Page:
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Employee privacy

Employers shouldn’t intrude unnecessarily into the private lives of employees.

Employers should respect reasonable limits and not unnecessarily intrude into the private lives of employees. Intrusion into an employee's privacy creates a suspicious atmosphere, lowers morale and can cause pressure and stress.

Collecting personal information about employees

Employers can collect personal information about employees for valid work purposes only. They must protect the privacy of personal information and not disclose or use it for any other purpose.

Employees can ask their employers for access to their personal files and other information their employer has about them. The employer has to either give them access or tell them why they can’t see it, as soon as possible and within 20 working days (or ask for an extension).

Protecting the privacy of job applicants

When hiring staff employers need to make sure they protect the privacy of job applicants. There are questions employers should avoid asking because it could lead to discrimination, eg:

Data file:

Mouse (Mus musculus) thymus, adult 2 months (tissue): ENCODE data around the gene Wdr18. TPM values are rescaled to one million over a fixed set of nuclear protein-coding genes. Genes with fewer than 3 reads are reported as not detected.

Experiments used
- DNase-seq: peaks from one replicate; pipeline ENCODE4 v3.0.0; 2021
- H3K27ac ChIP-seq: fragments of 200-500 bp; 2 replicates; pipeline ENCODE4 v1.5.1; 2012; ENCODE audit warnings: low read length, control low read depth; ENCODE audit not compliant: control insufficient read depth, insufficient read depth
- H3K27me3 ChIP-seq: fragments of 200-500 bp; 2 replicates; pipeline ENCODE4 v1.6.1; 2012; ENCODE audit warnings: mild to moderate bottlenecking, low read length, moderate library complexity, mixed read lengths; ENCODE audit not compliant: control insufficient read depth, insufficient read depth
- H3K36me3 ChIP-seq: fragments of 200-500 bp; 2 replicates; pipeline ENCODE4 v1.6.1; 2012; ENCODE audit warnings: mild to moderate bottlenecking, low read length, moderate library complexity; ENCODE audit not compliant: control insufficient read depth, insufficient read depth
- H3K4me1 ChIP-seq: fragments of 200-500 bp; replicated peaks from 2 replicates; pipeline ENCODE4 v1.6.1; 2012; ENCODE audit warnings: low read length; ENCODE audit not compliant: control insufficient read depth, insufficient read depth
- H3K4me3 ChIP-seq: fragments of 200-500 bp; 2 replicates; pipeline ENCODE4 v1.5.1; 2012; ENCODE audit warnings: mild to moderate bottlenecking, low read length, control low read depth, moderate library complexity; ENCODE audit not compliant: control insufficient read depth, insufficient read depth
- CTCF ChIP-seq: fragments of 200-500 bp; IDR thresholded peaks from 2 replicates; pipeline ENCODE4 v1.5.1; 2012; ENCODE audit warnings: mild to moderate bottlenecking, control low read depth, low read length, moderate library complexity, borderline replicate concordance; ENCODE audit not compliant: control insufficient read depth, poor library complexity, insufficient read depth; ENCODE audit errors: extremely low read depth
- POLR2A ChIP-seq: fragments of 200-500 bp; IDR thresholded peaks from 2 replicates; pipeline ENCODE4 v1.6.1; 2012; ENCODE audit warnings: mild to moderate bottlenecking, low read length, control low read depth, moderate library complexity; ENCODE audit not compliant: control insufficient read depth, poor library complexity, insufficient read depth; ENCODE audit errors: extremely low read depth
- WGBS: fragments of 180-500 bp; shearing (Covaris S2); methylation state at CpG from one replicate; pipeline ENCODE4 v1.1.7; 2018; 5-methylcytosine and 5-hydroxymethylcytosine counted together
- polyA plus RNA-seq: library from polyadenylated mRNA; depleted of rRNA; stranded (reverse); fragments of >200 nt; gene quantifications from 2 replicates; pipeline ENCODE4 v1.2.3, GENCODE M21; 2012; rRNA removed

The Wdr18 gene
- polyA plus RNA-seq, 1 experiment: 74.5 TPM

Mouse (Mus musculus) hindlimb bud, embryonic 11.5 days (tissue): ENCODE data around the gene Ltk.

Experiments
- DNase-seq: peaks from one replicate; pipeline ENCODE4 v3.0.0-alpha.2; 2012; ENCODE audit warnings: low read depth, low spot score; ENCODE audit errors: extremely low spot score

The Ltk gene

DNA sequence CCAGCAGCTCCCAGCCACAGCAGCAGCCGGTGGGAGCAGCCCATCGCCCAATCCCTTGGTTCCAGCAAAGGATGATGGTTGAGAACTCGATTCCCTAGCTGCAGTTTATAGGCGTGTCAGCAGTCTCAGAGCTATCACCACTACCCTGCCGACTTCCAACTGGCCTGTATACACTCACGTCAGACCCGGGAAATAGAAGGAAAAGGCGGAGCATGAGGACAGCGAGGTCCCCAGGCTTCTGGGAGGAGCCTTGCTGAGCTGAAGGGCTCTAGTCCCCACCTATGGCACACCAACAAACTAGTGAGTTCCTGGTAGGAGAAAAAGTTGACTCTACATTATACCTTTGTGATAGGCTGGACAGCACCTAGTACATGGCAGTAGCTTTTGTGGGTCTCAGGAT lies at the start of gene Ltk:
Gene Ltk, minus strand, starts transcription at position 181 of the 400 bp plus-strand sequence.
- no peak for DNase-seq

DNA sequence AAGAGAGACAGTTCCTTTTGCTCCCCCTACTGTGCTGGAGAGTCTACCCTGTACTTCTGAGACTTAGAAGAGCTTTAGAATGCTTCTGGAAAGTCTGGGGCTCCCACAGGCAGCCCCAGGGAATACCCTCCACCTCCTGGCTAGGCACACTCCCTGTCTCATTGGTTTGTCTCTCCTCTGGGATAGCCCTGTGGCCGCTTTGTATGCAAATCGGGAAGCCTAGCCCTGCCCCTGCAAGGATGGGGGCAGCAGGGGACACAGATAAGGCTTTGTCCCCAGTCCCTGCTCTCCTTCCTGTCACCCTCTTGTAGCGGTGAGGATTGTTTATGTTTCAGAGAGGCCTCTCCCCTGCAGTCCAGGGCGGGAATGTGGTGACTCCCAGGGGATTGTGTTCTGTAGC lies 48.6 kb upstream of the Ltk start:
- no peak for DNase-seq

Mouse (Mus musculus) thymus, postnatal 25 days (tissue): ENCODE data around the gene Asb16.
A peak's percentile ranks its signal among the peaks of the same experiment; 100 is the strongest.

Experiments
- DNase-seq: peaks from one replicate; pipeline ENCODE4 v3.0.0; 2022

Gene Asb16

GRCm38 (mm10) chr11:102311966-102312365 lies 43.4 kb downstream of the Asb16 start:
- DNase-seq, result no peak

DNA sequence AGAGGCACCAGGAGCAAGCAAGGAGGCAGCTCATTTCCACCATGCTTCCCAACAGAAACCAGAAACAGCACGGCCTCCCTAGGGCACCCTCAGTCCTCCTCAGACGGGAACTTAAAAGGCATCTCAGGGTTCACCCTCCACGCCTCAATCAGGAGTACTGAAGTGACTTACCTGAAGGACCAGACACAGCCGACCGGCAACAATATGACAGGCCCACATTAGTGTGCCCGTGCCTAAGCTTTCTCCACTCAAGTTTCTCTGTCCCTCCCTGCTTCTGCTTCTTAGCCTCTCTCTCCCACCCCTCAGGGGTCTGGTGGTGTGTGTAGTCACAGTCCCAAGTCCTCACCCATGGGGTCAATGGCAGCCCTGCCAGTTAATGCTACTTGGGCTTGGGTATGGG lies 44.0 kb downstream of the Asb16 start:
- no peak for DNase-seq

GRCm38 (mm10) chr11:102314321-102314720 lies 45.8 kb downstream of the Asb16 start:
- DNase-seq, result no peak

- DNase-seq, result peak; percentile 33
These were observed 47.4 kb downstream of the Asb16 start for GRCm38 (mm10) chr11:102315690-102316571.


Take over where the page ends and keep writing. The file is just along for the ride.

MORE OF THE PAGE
• How old are you?
  • Do you have any disabilities?
  • Are you married?
  • What is your religion?
  • Are you pregnant or, are you planning to have children?
  • What is your race?
  • What political party do you vote for?
  • Have you ever had a mental health issue?

An employer may ask if there’s anything that would prevent an employee carrying out the full duties of the job. If an employee isn’t performing well in a job, it’s reasonable to ask if there’s a cause in the employee’s personal life.

Employers should also only contact referees given by an applicant. If the referees are not suitable, employers should ask the applicant if they have someone else. If the hiring employer needs to speak to the applicant’s current employer, then they should tell the applicant and get their agreement.

Job applications
Discrimination
Tests and checks

Contacting employees outside work

Intruding into private time (eg when an employee is at home or on leave) is not usually reasonable, but at times it can be reasonable for an employer to contact an employee eg:

  • in an emergency
  • if the employee is on call
  • if there’s something important the employee needs to know, eg to enable them to be properly consulted as part of a change process while they are on annual holidays or parental leave
  • if an employee hasn’t turned up for work and has not made contact or provided a valid reason
  • if an employee is working at home
  • if an employee is on sick leave
  • if an employee is suspended
  • if an employee is on paid garden leave.

An employer can’t generally go into an employee's home without their consent unless allowed by law (eg if the employer is also the landlord and is entering the house legally), even if the employer thinks the employee has stolen their property. In this instance the employer should involve the police.

Monitoring and filming employees at work